Young-of-year common carp (Cyprinus carpio) nursery sources in and around Koondrook-Perricoota Forest following 2016 flood
Duncan, M., Martin, K., Rogers, T. and Gillanders, B., 2017. Young-of-year common carp (Cyprinus carpio) nursery sources in and around Koondrook-Perricoota Forest following 2016 flood. Report to Forestry Corporation and Murray-Darling Basin Authority, 30p.
Koondrook–Perricoota Forest (KPF) is located on the Murray River floodplain upstream of Barham in NSW. It spans approximately 33,000 hectares and is one of six Living Murray icon sites due to its significant wetland and creek ecosystems. These ecosystems are highly reliant on floodwaters with flooding being historically more common than under current regulated conditions. Recently, a range of environmental works and measures have been completed that enable the KPF to be flooded without the need for an overbank flow. This can potentially have a range of positive and negative outcomes for fish populations (and for other environmental values such as the River Red Gum community in the forest). The creation of shallow wetland habitat may provide ideal spawning conditions for native small-bodied fish. Similar conditions are also favoured by the introduced common carp and there is a risk that inundating a large area of wetland and creek habitat will allow common carp to successfully spawn and recruit. Consequently, KPF could potentially act as a major source population of common carp that could colonise the Murray River following environmental watering.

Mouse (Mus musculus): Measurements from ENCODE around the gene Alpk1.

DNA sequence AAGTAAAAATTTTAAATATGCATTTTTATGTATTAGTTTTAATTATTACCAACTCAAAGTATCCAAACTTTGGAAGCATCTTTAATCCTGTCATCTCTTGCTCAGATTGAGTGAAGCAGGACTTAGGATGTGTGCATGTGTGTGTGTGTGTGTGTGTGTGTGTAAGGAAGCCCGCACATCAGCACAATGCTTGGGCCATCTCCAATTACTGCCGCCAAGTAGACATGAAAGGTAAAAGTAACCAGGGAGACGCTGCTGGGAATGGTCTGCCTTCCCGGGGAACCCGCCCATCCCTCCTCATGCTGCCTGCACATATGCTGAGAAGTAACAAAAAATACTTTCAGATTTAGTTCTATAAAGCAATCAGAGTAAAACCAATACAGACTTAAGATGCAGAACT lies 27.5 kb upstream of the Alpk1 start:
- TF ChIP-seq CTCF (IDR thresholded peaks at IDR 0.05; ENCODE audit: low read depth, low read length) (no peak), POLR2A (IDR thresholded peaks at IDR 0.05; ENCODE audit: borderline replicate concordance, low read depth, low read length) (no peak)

An earlier study calculated the ages of young-of-year carp collected in KPF following a managed flood event in 2014 and determined that they were from reproductive events that occurred within the forest after connectivity to the Murray River was lost. Here we expand on that work and use otolith (ear bones) chemistry to determine if common carp originating from KPF colonised the Murray River as young-of-year (YOY) fish following a natural flood in 2016. Larval fish were sampled from within KPF and in the surrounding rivers in order to determine if the forest had a unique chemical signature that differentiated it from other areas. Young-of-year carp were sampled during autumn 2017 and the chemical signature from near the core of their otoliths was matched to the larval chemical signatures in order to estimate where they were spawned using discriminant-based analysis. Results clearly showed that common carp YOY collected in the Murray River did not originate from reproductive events in KPF. Furthermore, only a single YOY collected inside KPF originated from KPF, all others originated from natal locations outside of the forest. The findings of this study strongly suggest that the larval carp within the KPF had a very poor survival rate, most likely due to acidic and anoxic water associated with the flood. Combined results from the 2014 work and this study suggest that regular small-scale managed floods that do not inundate large areas of leaf litter may result in more successful recruitment of common carp than much larger floods that inundate areas that have been dry for several years.